2. Oral anti-appetite drugs help people lose 5 - 10 % of their body weight over the short run. They are costly (up to $200 per month). They do not have proven long term (5-year) efficacy. Perhaps they can be used to help sustain weight loss if a patient who has lost weight goes through an emotional rough patch. They may help a person jump start or augment weight loss.

3. There are 3 brands of gastric balloons available that help provide similar short term weight loss. They may help patients lose up to 20% of their weight. They are expensive ($8-10,000)and cary some risk and discomfort. When the balloons are removed, eventual weight regain seems almost inevitable. 

4. 90-95% of patients who lose weight by calorie restriction regain it. However some do keep it off. Perhaps through real dedication you can be one who does.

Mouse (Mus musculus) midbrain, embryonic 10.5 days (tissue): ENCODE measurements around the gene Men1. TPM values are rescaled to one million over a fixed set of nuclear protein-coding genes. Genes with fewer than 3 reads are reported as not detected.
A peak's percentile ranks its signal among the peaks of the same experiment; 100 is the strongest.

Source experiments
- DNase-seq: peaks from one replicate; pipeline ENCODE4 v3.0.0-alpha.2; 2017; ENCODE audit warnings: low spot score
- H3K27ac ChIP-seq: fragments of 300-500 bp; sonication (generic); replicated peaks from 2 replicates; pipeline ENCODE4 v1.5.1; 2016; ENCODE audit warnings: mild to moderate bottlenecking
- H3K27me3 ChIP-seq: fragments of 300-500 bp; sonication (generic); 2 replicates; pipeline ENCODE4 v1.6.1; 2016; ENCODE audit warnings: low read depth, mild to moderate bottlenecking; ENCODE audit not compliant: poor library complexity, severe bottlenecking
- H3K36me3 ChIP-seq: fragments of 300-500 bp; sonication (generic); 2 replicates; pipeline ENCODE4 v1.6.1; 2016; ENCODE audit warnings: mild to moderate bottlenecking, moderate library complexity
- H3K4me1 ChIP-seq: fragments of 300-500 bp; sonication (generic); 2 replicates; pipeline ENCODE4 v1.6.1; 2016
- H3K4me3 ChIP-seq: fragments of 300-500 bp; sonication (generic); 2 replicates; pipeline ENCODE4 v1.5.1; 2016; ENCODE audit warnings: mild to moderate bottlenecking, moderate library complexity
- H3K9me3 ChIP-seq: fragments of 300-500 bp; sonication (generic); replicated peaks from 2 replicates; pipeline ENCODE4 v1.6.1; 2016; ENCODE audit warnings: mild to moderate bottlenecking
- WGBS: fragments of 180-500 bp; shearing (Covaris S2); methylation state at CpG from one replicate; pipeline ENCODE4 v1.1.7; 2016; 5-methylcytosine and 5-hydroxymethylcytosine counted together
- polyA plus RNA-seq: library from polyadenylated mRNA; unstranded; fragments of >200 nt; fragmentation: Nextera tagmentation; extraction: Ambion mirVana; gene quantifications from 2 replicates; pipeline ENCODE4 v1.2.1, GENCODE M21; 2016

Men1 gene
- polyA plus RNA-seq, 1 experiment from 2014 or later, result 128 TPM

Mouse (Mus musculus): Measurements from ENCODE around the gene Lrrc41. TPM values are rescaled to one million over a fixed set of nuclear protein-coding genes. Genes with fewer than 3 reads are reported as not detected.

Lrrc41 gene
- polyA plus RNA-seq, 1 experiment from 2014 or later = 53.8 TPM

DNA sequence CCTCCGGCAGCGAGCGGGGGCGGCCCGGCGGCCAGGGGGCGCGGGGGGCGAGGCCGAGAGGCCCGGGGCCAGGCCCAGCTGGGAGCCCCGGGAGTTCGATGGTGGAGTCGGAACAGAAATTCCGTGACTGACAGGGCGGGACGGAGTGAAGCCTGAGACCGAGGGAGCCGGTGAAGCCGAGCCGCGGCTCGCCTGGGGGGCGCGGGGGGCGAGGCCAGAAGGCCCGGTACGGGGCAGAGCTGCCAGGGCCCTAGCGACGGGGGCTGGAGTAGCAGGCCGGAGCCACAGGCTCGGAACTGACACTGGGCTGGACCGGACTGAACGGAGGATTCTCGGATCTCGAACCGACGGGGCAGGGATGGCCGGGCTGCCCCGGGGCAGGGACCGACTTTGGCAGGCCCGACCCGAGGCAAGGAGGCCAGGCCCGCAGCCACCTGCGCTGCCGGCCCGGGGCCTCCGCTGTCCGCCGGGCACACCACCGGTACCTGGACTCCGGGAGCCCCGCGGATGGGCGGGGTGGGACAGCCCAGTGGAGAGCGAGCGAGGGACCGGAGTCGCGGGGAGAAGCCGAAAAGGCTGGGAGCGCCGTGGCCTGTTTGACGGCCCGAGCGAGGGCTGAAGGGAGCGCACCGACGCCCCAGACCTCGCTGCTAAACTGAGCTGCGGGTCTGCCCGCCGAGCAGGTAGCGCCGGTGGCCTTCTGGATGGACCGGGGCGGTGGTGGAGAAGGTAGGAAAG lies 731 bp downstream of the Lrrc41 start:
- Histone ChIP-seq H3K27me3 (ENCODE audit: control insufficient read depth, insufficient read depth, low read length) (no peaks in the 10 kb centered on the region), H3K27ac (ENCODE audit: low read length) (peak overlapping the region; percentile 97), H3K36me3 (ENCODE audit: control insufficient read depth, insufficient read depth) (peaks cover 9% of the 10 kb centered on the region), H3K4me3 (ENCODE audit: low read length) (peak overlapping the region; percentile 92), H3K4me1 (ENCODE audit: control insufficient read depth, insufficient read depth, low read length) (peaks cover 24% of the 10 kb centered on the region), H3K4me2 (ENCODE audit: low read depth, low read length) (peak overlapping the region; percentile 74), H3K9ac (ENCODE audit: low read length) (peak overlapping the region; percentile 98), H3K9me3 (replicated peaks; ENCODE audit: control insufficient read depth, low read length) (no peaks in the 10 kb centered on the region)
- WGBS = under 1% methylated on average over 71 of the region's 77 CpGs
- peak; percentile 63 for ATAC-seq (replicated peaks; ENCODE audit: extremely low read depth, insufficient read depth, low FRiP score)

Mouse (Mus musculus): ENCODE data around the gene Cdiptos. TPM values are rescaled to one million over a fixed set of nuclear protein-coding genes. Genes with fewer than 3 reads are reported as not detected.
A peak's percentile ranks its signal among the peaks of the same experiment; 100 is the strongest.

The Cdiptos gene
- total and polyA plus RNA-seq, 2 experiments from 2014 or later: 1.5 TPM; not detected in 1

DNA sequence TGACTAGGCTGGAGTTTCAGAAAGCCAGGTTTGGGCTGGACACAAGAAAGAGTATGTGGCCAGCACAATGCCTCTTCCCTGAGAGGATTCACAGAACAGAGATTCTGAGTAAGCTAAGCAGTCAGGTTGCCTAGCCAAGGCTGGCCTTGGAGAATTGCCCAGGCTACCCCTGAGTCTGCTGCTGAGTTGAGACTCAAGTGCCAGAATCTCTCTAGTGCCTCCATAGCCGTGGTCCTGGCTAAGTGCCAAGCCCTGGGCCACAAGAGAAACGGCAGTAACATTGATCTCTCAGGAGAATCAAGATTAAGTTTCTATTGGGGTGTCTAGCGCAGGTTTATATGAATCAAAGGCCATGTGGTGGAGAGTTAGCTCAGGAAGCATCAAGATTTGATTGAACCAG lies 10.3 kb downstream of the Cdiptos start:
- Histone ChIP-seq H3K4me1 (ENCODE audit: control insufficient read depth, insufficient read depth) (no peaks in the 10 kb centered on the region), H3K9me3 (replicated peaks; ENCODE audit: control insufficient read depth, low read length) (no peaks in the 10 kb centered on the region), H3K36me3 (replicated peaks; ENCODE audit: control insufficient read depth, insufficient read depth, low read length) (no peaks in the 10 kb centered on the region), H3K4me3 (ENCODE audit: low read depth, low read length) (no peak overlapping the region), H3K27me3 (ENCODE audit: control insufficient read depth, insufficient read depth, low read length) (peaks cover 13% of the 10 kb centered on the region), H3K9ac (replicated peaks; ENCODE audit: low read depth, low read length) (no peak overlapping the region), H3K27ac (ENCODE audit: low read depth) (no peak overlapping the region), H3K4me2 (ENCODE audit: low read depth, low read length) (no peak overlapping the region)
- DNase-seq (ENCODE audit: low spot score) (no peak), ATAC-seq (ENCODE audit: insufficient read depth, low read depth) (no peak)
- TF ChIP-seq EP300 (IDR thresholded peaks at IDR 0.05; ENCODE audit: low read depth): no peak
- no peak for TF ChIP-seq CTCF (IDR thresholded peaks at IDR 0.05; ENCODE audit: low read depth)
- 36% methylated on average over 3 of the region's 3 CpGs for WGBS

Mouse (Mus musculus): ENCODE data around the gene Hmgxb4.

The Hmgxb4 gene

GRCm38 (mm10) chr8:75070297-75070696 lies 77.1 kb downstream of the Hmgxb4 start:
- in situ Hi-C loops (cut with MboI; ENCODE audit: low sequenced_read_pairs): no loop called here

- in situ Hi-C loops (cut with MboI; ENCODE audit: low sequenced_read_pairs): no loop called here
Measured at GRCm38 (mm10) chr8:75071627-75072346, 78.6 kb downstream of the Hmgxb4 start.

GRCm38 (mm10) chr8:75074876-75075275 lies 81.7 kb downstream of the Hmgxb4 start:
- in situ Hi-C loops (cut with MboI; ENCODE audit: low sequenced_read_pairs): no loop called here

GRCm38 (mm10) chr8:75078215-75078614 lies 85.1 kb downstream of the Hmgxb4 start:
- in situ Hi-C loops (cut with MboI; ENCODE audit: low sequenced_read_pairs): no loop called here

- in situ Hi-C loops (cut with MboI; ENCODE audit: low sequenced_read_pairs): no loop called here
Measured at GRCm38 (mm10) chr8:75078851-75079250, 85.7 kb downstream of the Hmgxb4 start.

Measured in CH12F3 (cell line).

So, if  you have really cleaned up your diet, your activity, your sleep, and your stress levels, you might try an oral agent as an adjunct to weight loss. Know that you can't take the drugs forever, and that at some point you're going to have to stop and keep a very close eye on the scale. Only when your are truly satisfied that you have made a maximum effort and believe that the long term benefits outweigh the risks of surgery should you move forward.

Disclaimer: These points reflect fairly well informed personal opinion. Other physicians or surgeons will have a spectrum of thoughts on the matter.

Dr. Callery